Hetrogenous Parallel Computing

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With processor core counts doubling every 18-24 months and penetrating all markets from high-end servers in supercomputers to desktops and laptops down to even mobile phones, we sit at the dawn of a world of ubiquitous parallelism, one where extracting performance via parallelism is paramount. That is, the "free lunch" to better performance, where programmers could rely on substantial increases in single-threaded performance to improve software, is over. The burden falls on developers to exploit parallel hardware for performance gains. But how do we lower the cost of extracting such parallelism, particularly in the face of the increasing heterogeneity of processing cores? To address this issue, this talk will present a vision for an ecosystem for delivering accessible and personalized supercomputing to the masses, one with a heterogeneity of (hardware) processing cores on a die or in a package, coupled with enabling software that tunes the parameters of the processing cores with respect to performance, power, and portability via a benchmark suite of computational dwarfs and applications.

Bio: Wu Feng is an Elizabeth & James Turner Fellow and Associate Professor of Computer Science and Electrical & Computer Engineering at Virginia Tech, where he directs the Synergy Laboratory and serves as the VT site co-director of the NSF Center for High-Performance Reconfigurable Computing (CHREC). He is also an adjunct faculty in the Virginia Bioinformatics Institute at Virginia Tech and in the Dept. of Cancer Biology and Translational Science Institute at Wake Forest University. His research interests in efficient parallel computing sits at the synergistic intersection of computer architecture, systems software, middleware, and applications software and ranges from core computer science research to highly interdisciplinary research. Of recent note is a new supercomputing resource that will support the above research and research campus-wide: HokieSpeed.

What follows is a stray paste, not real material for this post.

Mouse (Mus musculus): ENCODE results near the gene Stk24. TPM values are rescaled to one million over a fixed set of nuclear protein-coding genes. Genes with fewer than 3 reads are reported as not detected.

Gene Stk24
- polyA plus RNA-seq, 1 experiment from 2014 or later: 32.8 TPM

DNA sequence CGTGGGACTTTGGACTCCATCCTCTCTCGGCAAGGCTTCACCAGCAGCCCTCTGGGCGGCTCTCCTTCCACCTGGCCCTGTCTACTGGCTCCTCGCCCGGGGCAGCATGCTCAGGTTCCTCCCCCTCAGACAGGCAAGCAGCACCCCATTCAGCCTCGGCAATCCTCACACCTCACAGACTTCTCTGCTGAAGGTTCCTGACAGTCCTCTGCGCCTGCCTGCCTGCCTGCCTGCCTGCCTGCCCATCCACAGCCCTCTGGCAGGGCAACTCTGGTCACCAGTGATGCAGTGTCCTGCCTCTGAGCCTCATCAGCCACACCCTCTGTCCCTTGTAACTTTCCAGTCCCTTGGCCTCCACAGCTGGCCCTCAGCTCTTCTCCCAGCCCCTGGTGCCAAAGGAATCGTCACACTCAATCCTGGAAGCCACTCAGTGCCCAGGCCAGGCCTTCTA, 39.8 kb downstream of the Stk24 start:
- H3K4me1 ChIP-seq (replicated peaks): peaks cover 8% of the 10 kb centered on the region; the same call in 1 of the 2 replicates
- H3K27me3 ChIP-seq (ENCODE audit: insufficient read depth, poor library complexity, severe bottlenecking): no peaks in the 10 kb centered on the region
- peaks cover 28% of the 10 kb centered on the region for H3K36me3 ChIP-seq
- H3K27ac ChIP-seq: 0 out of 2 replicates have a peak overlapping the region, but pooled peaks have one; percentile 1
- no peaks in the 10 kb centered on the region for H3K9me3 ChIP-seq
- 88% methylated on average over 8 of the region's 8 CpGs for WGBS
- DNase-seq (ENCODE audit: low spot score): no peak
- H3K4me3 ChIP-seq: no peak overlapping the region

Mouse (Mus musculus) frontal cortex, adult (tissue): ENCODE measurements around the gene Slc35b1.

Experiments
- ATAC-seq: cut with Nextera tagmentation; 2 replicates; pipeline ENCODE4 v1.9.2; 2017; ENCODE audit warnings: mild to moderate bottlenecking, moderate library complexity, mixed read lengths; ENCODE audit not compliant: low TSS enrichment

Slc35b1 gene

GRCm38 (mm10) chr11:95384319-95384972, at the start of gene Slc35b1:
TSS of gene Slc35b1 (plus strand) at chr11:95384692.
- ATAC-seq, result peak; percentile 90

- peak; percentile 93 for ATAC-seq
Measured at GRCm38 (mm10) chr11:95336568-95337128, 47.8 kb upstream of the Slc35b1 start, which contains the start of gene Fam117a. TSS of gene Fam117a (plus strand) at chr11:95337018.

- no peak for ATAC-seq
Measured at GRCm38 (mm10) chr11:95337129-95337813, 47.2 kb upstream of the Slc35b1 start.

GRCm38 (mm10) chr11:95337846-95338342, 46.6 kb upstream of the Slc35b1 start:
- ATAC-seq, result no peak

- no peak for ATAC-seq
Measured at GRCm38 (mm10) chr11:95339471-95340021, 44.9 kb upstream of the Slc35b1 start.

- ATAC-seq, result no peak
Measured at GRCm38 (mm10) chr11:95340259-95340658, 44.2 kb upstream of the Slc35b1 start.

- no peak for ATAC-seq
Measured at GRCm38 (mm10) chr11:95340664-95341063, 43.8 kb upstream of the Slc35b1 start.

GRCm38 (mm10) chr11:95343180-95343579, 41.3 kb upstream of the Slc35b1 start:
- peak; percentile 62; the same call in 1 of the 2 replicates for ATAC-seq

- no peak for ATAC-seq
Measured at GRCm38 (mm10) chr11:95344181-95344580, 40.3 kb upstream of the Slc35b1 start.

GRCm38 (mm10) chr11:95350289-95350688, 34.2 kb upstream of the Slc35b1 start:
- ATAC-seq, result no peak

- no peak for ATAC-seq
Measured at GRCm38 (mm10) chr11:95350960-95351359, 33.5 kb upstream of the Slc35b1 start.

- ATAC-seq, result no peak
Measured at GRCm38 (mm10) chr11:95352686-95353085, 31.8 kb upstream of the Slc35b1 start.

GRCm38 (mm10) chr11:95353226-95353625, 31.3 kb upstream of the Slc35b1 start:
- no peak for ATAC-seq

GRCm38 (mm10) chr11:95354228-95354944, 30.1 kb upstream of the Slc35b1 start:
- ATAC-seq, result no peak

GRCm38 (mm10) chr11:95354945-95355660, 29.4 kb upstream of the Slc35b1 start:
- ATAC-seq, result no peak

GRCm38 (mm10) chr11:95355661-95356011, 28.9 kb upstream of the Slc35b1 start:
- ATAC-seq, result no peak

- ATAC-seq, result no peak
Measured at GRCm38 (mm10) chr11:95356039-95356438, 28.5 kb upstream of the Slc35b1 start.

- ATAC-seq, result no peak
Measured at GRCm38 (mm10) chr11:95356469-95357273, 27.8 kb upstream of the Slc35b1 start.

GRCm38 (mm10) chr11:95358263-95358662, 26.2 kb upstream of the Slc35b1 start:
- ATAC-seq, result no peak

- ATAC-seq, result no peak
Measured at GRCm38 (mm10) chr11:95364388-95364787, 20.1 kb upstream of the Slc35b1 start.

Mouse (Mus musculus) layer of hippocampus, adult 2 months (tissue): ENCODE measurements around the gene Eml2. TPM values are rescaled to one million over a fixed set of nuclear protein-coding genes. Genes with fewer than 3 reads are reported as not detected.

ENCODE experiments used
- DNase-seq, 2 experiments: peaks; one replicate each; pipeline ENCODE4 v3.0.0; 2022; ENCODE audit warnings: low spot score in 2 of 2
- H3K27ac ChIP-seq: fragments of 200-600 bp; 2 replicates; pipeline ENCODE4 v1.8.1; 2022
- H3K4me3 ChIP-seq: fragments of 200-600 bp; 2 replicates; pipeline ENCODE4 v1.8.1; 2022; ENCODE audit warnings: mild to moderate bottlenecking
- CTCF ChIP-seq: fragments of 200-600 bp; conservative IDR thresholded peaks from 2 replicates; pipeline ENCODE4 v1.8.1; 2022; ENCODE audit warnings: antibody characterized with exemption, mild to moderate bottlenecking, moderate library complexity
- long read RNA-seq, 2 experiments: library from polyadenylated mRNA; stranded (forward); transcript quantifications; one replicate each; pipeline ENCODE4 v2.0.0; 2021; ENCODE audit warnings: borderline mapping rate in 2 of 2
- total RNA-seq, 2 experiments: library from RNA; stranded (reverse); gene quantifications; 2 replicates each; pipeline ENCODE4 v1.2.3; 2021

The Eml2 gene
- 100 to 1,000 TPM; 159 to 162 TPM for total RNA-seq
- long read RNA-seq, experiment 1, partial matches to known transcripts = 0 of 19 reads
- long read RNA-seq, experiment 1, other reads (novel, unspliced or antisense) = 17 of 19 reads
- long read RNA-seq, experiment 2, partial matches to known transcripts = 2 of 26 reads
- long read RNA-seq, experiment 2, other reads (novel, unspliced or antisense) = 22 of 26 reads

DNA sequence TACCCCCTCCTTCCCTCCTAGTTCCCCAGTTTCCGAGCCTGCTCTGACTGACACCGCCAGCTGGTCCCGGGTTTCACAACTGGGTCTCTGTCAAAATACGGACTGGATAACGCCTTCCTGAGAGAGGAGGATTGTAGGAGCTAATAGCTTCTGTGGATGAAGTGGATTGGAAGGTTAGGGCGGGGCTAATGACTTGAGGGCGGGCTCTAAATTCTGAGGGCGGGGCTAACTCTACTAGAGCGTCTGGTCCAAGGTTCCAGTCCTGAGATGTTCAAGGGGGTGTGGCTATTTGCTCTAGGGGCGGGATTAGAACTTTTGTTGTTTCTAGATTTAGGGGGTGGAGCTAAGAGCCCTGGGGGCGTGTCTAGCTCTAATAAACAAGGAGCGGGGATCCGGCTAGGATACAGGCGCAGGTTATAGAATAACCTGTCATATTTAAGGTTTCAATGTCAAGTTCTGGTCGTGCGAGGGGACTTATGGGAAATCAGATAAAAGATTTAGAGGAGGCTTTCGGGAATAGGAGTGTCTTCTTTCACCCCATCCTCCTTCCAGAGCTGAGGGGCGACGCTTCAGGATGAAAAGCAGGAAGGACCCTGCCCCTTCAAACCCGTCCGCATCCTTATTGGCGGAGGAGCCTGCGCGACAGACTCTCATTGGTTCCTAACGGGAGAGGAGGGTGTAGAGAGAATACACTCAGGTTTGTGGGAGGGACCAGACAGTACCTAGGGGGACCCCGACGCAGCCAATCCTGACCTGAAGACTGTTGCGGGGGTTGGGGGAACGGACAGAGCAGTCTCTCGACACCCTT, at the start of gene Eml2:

Dr. Feng received a B.S. in Electrical & Computer Engineering and Music (Honors) and an M.S. in Computer Engineering from Penn State University in 1988 and 1990, respectively. He earned a Ph.D. in Computer Science from the University of Illinois at Urbana-Champaign in 1996. His previous professional stints include IBM T.J. Watson Research Center, NASA Ames Research Center, Vosaic, University of Illinois at Urbana-Champaign, Purdue University, The Ohio State University, Orion Multisystems, and Los Alamos National Laboratory. He is a Distinguished Member of the ACM, Senior Member of the IEEE, and two-time designee of HPCwire's Top People to Watch List.

Feng's Website: http://people.cs.vt.edu/~feng/

Parallelism, Supercomputing, Multicore